Parents or anyone with parental responsibility of a child have a right to be involved in Children’s Court Proceedings.
If you aren’t one of these people, but think you’re the right person to care for a child who’s been taken into care, there are a few things you can do. Firstly, speak to the Community Services caseworker and ask them whether you can be assessed for placement.
When conducting a placement assessment, Community Services can look to:
- Your criminal history;
- Your child protection history;
- Whether any previous children have been taken into care;
- Your working with children’s check or police check;
- Whether you have safe and suitable accommodation, and
- Anything else that may be relevant to your ability to care for a child.
If an assessment doesn’t take place, the next option is to consider filing a Joinder Application.
When filing a joinder application, you must also file an affidavit. This affidavit gives evidence about your relationship with the child, and your ability to care for the child (which is also referred to as parenting capacity).
A joinder occurs under Section 98(3) of the Children and Young Persons (Care and Protection) Act 1998 (The Act). It is a two-step process, namely:
- Whether the Applicant has a genuine concern for the safety, welfare and wellbeing of the child;
- Whether the court ought to exercise its discretion to grant leave.
In considering your Joinder Application, the Court will look at:
- Your relationship with the child or children – are you a grandparent, family member, carer or friend of the child? How often have you spent time with the child, and what is the nature of your relationship?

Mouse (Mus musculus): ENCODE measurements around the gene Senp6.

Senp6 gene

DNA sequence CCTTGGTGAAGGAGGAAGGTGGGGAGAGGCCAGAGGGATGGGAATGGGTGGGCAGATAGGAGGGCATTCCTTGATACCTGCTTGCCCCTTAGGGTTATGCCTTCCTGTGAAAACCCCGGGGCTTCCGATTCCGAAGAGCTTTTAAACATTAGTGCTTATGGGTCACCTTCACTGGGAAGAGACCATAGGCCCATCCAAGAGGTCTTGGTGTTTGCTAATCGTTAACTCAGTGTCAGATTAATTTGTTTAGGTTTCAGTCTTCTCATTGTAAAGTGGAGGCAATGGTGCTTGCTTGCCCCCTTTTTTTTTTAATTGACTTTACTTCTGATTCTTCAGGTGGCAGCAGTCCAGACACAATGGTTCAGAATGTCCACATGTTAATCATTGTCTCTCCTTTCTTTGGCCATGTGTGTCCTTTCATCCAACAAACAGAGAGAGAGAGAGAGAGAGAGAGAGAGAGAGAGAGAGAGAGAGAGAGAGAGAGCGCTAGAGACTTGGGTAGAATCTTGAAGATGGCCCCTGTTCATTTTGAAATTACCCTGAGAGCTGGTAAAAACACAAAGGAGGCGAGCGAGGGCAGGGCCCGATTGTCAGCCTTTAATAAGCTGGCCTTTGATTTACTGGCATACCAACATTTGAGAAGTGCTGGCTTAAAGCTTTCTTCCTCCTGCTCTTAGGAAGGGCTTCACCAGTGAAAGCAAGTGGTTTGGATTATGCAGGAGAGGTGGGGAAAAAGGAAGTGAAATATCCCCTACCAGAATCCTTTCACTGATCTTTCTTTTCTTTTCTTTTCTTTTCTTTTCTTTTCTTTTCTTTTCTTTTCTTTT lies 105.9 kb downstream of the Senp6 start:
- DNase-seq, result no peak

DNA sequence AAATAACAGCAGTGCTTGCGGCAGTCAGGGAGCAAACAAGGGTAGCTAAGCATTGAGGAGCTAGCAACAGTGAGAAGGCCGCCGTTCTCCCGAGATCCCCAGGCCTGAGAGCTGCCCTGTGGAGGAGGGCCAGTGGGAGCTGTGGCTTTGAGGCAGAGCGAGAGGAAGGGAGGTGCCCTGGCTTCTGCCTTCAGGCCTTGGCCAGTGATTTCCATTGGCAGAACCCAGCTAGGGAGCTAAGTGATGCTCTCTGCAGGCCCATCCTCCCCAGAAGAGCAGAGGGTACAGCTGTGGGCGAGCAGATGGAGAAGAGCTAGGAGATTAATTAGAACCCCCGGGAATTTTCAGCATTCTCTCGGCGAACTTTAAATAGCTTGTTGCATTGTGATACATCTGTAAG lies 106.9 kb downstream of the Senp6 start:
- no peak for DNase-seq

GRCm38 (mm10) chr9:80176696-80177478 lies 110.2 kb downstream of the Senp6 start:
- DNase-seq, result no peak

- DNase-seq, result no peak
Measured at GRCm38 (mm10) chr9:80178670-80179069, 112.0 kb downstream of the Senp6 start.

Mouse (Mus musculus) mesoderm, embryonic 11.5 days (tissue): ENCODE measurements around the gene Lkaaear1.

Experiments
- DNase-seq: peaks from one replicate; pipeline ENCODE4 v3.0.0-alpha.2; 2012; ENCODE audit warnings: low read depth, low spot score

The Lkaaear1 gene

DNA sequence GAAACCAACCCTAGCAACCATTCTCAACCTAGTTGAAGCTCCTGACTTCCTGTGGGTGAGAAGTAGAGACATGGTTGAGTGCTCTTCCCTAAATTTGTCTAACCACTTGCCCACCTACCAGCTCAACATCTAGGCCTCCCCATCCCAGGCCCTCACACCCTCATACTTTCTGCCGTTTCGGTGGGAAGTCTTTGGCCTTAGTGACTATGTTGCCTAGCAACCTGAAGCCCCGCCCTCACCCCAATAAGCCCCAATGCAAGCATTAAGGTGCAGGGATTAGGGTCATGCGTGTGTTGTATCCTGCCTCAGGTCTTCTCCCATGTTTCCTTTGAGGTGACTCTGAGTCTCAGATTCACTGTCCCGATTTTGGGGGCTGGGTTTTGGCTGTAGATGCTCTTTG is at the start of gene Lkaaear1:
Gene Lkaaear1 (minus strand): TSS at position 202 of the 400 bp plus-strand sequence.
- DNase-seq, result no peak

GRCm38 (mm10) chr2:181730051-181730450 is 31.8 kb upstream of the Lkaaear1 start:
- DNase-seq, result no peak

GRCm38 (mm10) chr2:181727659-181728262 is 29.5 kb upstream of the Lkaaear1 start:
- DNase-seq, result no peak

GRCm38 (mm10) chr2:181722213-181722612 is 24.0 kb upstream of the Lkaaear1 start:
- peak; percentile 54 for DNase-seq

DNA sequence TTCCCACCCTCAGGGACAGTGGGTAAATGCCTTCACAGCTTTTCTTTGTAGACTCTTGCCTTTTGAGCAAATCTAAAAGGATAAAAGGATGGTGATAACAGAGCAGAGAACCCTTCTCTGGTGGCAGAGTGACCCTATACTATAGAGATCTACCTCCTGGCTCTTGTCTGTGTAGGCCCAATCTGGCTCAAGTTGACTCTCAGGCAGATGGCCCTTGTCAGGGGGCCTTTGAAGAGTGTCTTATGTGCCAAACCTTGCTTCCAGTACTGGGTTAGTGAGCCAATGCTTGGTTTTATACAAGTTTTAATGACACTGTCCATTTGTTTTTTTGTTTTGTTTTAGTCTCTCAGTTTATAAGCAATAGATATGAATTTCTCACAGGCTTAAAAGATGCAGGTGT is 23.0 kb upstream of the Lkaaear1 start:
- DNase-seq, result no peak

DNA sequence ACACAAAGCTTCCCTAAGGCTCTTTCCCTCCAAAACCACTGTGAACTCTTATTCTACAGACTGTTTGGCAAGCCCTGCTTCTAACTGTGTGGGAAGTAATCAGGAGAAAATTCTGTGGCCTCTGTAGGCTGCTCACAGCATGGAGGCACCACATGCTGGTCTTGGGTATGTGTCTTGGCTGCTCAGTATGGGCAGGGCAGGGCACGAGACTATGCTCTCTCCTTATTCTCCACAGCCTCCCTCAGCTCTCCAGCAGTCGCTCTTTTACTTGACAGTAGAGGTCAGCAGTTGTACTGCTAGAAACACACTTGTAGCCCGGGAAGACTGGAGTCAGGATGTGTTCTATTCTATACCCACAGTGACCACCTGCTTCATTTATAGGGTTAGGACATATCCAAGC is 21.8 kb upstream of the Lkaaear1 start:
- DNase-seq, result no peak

- Have you acted adversely to the safety of the child or, in contrast, do you act protectively towards the child? Specific concerns that may be raised can include family violence, drug and alcohol use, criminal history or previous child protection history.
- What are you seeking in your application? Are you seeking parental responsibility or can leave be limited to only contact issues?
- Will you provide a unique perspective? Are you proposing that the child live with you? or are you merely supporting the perspective of another party?
- Will the Joinder cause further delay? How long did you as the applicant know about the proceedings, and has there been a delay in your seeking of the Joinder?
- Considering the above, do you have an arguable case?
If successful, a joinder application will result in you being joined to proceedings. You are now part of the court process; receiving all the court documents, attending court, filing affidavits, and having your perspective put forward.
Another way to be heard?
Section 87 provides for another way to be heard if you are not joined or don’t wish to be joined. Essentially this section provides that if an order has a significant impact on someone then they may have the opportunity to be heard. For example, you may wish the court to hear from you about the significant impact of a child being removed from your care.